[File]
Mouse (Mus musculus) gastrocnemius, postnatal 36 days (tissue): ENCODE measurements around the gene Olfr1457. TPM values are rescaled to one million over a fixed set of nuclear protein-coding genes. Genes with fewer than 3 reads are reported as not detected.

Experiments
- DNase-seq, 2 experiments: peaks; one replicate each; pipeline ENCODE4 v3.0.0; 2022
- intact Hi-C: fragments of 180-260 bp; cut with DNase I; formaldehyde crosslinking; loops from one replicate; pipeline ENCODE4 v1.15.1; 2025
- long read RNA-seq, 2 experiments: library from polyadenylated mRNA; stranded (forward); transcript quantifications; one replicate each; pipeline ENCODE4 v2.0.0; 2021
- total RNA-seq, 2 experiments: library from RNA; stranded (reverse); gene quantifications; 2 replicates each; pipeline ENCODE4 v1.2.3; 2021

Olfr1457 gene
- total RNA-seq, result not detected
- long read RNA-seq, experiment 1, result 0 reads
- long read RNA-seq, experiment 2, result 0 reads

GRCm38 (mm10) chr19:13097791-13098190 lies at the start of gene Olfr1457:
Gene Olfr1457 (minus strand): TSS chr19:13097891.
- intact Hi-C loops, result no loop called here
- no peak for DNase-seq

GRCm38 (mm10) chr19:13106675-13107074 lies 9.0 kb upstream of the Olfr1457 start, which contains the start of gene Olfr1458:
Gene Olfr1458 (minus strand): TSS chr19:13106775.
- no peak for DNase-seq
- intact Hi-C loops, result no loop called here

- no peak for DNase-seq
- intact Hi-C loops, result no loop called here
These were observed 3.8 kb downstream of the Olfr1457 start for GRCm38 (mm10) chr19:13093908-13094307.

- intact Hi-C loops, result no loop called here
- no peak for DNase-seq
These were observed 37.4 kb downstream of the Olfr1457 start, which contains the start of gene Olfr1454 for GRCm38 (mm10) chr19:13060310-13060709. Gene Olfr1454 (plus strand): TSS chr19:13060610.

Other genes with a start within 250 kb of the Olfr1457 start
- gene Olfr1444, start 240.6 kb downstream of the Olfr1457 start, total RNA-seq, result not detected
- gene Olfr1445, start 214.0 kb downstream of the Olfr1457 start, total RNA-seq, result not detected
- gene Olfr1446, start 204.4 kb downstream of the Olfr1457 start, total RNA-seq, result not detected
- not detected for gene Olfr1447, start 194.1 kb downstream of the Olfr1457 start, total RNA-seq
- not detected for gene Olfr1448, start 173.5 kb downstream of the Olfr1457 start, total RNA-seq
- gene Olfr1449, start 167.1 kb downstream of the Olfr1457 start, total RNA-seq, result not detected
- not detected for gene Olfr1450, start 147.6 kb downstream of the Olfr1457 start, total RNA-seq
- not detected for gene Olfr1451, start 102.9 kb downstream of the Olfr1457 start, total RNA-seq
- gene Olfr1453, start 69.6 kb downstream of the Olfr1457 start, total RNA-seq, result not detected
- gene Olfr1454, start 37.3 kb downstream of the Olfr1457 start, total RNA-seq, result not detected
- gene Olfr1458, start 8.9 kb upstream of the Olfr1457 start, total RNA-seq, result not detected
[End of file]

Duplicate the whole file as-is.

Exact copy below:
Mouse (Mus musculus) gastrocnemius, postnatal 36 days (tissue): ENCODE measurements around the gene Olfr1457. TPM values are rescaled to one million over a fixed set of nuclear protein-coding genes. Genes with fewer than 3 reads are reported as not detected.

Experiments
- DNase-seq, 2 experiments: peaks; one replicate each; pipeline ENCODE4 v3.0.0; 2022
- intact Hi-C: fragments of 180-260 bp; cut with DNase I; formaldehyde crosslinking; loops from one replicate; pipeline ENCODE4 v1.15.1; 2025
- long read RNA-seq, 2 experiments: library from polyadenylated mRNA; stranded (forward); transcript quantifications; one replicate each; pipeline ENCODE4 v2.0.0; 2021
- total RNA-seq, 2 experiments: library from RNA; stranded (reverse); gene quantifications; 2 replicates each; pipeline ENCODE4 v1.2.3; 2021

Olfr1457 gene
- total RNA-seq, result not detected
- long read RNA-seq, experiment 1, result 0 reads
- long read RNA-seq, experiment 2, result 0 reads

GRCm38 (mm10) chr19:13097791-13098190 lies at the start of gene Olfr1457:
Gene Olfr1457 (minus strand): TSS chr19:13097891.
- intact Hi-C loops, result no loop called here
- no peak for DNase-seq

GRCm38 (mm10) chr19:13106675-13107074 lies 9.0 kb upstream of the Olfr1457 start, which contains the start of gene Olfr1458:
Gene Olfr1458 (minus strand): TSS chr19:13106775.
- no peak for DNase-seq
- intact Hi-C loops, result no loop called here

- no peak for DNase-seq
- intact Hi-C loops, result no loop called here
These were observed 3.8 kb downstream of the Olfr1457 start for GRCm38 (mm10) chr19:13093908-13094307.

- intact Hi-C loops, result no loop called here
- no peak for DNase-seq
These were observed 37.4 kb downstream of the Olfr1457 start, which contains the start of gene Olfr1454 for GRCm38 (mm10) chr19:13060310-13060709. Gene Olfr1454 (plus strand): TSS chr19:13060610.

Other genes with a start within 250 kb of the Olfr1457 start
- gene Olfr1444, start 240.6 kb downstream of the Olfr1457 start, total RNA-seq, result not detected
- gene Olfr1445, start 214.0 kb downstream of the Olfr1457 start, total RNA-seq, result not detected
- gene Olfr1446, start 204.4 kb downstream of the Olfr1457 start, total RNA-seq, result not detected
- not detected for gene Olfr1447, start 194.1 kb downstream of the Olfr1457 start, total RNA-seq
- not detected for gene Olfr1448, start 173.5 kb downstream of the Olfr1457 start, total RNA-seq
- gene Olfr1449, start 167.1 kb downstream of the Olfr1457 start, total RNA-seq, result not detected
- not detected for gene Olfr1450, start 147.6 kb downstream of the Olfr1457 start, total RNA-seq
- not detected for gene Olfr1451, start 102.9 kb downstream of the Olfr1457 start, total RNA-seq
- gene Olfr1453, start 69.6 kb downstream of the Olfr1457 start, total RNA-seq, result not detected
- gene Olfr1454, start 37.3 kb downstream of the Olfr1457 start, total RNA-seq, result not detected
- gene Olfr1458, start 8.9 kb upstream of the Olfr1457 start, total RNA-seq, result not detected